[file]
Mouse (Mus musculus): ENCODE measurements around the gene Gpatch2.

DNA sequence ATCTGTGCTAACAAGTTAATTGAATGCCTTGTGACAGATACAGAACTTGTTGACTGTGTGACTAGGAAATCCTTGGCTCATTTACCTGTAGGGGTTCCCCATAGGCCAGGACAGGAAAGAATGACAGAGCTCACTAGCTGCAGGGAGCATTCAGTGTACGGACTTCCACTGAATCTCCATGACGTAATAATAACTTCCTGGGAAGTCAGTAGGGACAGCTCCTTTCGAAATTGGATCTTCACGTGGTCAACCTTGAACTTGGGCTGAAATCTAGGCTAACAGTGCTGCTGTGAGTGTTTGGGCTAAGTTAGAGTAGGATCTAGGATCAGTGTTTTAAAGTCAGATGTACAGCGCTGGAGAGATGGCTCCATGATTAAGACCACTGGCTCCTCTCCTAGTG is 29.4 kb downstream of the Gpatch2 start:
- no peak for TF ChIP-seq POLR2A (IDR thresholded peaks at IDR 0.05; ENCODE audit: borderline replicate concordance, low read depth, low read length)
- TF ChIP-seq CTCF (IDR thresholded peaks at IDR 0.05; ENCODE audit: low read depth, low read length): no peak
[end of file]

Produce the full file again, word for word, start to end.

Mouse (Mus musculus): ENCODE measurements around the gene Gpatch2.

DNA sequence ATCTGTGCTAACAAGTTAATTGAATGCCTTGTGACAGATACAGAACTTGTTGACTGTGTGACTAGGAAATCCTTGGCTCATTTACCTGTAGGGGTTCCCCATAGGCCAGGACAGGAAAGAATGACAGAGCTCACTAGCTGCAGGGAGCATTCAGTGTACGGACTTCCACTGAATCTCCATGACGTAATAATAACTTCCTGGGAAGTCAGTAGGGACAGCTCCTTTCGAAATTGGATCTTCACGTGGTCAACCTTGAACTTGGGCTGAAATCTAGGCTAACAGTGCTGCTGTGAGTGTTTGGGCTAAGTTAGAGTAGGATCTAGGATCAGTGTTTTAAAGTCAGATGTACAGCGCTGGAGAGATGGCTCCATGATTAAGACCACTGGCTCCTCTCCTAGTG is 29.4 kb downstream of the Gpatch2 start:
- no peak for TF ChIP-seq POLR2A (IDR thresholded peaks at IDR 0.05; ENCODE audit: borderline replicate concordance, low read depth, low read length)
- TF ChIP-seq CTCF (IDR thresholded peaks at IDR 0.05; ENCODE audit: low read depth, low read length): no peak